A Station Eight Fan Web Site
Displaying 1 record.
I'm honestly not trying to have an "ah ha! Gotcha" moment here (although it may seem like it after I ask my questions), as I am honestly curious and a little confused.
You've said that Odin was able to circumvent Oberon's rule of not stealing Avalonian artifacts from mortals because he felt that it belonged to him.
My question is:
1) Why does he believe the Eye still belongs to him after he gave it up willingly (i.e. not stolen from him)?
To put it in "mortal perspective," if a woman gives up her baby for adoption, and for whatever reason the adoptive family decides to give the baby to someone else, and the birth mother takes the baby back, thats kidnapping (i.e. theft)...even if the birth mother feels justified, reasoning that this new family isn't who she agreed to give the baby to and doesn't like how they are raising the child, if the authorities caught her, she would be punished the same as if she hadn't given birth to the baby - as she gave up all rights to the child in the first place.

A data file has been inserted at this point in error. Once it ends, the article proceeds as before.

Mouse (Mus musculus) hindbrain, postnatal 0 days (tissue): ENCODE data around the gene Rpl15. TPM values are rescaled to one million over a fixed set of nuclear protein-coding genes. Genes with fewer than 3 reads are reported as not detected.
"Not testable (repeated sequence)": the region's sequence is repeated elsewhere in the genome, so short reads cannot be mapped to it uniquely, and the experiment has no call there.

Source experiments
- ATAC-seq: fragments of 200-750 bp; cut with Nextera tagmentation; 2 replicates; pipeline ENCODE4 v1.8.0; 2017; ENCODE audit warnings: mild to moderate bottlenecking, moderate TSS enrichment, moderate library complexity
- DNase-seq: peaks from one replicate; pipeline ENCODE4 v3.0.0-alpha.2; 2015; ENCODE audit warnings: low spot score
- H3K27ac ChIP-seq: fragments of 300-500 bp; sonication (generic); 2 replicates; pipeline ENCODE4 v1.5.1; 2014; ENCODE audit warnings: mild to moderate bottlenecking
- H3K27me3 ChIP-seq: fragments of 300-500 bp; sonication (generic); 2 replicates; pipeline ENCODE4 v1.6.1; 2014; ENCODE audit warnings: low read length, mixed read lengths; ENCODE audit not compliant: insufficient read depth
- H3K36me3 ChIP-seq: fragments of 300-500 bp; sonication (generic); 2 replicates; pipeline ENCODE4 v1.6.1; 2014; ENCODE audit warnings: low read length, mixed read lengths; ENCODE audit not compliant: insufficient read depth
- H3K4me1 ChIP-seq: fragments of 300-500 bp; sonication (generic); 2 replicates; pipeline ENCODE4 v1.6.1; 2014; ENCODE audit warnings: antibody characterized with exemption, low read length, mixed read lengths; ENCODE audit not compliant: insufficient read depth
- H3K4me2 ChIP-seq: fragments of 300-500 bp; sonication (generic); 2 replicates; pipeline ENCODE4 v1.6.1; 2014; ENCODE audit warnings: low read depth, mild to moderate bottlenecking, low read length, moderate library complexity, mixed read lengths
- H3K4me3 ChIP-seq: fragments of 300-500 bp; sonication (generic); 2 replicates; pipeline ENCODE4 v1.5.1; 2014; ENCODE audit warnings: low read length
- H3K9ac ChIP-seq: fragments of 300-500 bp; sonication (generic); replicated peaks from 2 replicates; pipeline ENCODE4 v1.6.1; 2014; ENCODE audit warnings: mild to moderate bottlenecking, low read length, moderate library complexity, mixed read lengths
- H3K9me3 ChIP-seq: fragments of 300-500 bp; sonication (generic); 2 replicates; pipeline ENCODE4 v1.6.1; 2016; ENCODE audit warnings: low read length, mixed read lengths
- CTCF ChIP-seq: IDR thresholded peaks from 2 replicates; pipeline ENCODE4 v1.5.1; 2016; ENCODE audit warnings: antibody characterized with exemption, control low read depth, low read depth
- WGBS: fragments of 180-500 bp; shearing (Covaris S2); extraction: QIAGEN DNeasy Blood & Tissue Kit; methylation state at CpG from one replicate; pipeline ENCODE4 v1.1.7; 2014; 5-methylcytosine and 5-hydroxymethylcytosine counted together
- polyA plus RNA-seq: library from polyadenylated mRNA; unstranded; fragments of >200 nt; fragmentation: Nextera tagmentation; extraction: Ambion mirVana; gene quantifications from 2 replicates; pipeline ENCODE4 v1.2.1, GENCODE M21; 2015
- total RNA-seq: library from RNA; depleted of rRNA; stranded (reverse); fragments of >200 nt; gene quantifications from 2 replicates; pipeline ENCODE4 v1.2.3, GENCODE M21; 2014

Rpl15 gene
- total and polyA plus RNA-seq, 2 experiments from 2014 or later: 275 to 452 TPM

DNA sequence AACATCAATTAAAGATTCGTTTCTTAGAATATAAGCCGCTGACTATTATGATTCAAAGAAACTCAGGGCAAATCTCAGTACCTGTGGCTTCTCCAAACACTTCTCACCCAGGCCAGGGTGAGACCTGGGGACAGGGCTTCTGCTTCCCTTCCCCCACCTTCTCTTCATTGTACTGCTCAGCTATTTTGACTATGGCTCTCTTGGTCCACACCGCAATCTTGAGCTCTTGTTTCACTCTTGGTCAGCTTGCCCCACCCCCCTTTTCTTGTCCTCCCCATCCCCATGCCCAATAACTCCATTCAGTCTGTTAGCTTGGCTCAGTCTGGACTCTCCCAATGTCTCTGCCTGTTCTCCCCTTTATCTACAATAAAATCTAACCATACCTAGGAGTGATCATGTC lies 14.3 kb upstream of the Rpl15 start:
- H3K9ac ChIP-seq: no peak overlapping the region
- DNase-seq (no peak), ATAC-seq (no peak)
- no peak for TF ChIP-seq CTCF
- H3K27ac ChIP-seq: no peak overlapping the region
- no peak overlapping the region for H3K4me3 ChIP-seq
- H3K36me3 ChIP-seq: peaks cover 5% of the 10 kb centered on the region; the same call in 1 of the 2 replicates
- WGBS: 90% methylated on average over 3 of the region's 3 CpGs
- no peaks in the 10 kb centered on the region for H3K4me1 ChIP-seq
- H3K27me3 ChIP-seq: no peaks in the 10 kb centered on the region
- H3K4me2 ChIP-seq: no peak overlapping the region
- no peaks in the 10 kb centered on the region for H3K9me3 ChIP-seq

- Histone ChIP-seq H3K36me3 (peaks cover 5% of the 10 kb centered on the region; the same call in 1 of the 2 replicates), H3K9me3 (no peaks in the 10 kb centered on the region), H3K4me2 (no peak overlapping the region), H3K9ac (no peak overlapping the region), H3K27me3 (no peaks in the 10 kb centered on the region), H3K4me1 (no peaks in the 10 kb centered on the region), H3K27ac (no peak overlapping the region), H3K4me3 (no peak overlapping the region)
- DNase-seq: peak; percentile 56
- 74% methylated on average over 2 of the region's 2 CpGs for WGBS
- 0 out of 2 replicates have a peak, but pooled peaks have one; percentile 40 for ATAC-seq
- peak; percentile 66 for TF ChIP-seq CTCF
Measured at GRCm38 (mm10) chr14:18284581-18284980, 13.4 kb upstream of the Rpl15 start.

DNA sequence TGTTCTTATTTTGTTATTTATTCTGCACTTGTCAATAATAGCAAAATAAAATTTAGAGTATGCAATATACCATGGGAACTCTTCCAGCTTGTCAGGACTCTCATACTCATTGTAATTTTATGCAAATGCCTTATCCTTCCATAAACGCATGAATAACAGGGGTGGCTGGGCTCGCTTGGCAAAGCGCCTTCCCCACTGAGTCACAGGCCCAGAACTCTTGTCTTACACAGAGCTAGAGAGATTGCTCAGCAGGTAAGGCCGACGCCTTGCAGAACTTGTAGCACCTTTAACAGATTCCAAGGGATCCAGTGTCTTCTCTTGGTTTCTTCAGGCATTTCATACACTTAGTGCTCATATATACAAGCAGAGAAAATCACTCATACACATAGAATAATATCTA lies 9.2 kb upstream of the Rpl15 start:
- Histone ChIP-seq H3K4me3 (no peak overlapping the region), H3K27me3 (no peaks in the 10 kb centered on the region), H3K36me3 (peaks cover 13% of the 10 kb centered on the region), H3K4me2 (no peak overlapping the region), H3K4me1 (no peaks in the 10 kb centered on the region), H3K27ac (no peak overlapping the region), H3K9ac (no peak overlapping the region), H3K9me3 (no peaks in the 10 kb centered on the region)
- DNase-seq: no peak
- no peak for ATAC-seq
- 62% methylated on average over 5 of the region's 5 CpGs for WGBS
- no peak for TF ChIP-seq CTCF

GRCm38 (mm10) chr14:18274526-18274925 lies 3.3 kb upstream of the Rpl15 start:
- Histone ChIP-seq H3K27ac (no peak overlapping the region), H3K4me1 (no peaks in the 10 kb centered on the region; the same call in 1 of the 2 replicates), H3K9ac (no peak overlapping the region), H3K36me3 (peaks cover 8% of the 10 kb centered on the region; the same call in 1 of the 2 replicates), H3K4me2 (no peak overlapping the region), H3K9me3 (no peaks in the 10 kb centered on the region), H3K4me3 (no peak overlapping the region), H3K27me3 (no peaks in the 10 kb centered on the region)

Now, in Odin's case, Oberon is the authority and Odin was able to "bend" Oberon's law because he "felt" justified:
2) Does Oberon agree with Odin, that he is the rightful owner dispite having given it away a long time ago?
3) Why? Does he not see contractual agreements with mortals binding?
4) Was Odin punished for breaking the law or forgiven? (If this is a story for another day, I'll understand if you do not feel like answering this one).
1. Reversion clause.
I'm not sure I don't believe that extenuating circumstances would negate your analogy. Plus, if you gave your baby up to adoption to someone specific, I'd lay odds that in many adoption contracts, there may in fact be a clause that gives the birth parents the option of getting the child back instead of it going to an unapproved third party. But in any case, Odin is a god (from his point of view). He sure as hell wouldn't think much of your analogy.
2. I don't think Oberon knows or cares. But I tend to think he wouldn't think much of your analogy either.
3. What contract with what mortal are you referring to? Mimir was not a mortal.
4. See above.